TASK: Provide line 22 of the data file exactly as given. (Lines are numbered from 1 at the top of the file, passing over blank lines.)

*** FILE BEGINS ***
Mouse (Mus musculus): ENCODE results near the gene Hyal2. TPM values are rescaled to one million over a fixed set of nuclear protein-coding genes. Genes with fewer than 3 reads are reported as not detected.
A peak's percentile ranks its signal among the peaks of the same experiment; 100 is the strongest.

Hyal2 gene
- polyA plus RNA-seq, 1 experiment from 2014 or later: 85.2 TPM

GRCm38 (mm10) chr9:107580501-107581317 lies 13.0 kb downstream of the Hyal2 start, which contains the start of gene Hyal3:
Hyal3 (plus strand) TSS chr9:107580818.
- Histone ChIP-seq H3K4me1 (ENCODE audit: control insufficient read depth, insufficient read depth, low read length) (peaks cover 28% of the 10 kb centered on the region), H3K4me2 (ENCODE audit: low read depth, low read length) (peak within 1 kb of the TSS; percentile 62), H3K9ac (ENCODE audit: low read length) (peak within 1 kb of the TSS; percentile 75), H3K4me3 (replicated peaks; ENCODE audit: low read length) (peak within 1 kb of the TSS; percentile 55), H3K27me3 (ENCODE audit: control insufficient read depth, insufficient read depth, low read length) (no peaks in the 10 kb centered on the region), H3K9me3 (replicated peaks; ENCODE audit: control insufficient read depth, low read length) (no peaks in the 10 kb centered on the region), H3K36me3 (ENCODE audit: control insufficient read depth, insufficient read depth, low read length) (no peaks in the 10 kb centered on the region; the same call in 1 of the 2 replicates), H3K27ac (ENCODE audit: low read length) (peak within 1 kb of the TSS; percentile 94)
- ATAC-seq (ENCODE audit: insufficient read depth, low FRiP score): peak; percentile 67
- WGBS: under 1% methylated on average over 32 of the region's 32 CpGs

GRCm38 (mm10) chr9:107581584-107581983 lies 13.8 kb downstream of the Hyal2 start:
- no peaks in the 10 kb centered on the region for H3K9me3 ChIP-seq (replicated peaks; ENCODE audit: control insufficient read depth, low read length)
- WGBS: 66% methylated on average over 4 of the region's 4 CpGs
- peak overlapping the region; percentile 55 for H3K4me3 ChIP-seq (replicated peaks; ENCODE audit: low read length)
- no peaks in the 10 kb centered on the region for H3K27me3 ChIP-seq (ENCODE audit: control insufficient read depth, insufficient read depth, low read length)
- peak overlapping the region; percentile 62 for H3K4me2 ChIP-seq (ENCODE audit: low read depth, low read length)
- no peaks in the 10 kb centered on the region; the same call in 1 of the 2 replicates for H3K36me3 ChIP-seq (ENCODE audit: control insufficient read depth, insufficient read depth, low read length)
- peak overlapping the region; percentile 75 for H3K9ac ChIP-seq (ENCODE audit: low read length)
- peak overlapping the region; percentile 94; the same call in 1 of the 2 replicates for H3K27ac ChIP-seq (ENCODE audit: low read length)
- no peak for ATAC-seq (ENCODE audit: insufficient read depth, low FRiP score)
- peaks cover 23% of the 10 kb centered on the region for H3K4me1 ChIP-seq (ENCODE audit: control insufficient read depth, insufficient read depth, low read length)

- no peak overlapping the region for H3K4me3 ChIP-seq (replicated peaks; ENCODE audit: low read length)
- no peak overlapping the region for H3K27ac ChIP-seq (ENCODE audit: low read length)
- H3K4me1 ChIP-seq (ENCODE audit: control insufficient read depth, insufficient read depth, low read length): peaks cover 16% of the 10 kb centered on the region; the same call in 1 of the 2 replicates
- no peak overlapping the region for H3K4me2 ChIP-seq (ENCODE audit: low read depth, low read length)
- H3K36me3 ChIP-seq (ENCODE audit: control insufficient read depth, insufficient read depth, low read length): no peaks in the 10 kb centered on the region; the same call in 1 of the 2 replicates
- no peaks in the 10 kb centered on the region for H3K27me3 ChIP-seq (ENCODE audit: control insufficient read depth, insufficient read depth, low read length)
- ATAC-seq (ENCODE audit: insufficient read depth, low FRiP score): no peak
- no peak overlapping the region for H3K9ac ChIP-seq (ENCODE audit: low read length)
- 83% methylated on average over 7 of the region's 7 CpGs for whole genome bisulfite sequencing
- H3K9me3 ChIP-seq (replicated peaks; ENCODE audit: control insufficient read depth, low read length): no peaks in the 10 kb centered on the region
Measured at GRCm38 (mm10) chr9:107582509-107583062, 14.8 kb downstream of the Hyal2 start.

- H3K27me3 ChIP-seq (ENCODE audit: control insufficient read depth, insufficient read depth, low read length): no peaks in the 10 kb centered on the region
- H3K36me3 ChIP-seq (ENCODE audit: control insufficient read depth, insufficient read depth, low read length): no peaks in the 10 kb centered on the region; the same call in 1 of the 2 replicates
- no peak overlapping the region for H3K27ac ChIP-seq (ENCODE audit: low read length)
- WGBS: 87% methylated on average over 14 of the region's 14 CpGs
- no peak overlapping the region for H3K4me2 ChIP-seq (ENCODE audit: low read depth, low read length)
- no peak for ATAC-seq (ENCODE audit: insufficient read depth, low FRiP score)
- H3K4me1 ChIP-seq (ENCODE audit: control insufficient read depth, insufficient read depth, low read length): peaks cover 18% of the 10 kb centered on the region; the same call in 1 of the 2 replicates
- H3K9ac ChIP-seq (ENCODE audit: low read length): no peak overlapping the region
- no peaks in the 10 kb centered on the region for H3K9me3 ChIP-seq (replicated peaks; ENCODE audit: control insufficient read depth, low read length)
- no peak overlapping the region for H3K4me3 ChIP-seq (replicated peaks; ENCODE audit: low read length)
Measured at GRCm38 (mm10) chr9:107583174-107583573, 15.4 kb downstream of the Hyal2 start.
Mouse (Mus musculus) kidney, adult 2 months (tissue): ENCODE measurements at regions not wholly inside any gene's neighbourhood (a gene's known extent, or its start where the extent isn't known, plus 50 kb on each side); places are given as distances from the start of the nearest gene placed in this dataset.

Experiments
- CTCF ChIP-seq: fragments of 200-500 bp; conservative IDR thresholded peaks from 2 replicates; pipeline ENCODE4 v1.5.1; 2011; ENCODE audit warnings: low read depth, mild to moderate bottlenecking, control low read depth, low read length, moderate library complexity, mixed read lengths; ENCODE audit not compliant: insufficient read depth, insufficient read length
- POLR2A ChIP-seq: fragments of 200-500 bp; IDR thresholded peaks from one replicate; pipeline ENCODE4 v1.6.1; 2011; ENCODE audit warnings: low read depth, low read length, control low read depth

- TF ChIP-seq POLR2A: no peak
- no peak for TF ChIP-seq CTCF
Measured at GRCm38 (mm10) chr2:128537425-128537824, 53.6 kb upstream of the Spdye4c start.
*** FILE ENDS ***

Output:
- no peak overlapping the region for H3K27ac ChIP-seq (ENCODE audit: low read length)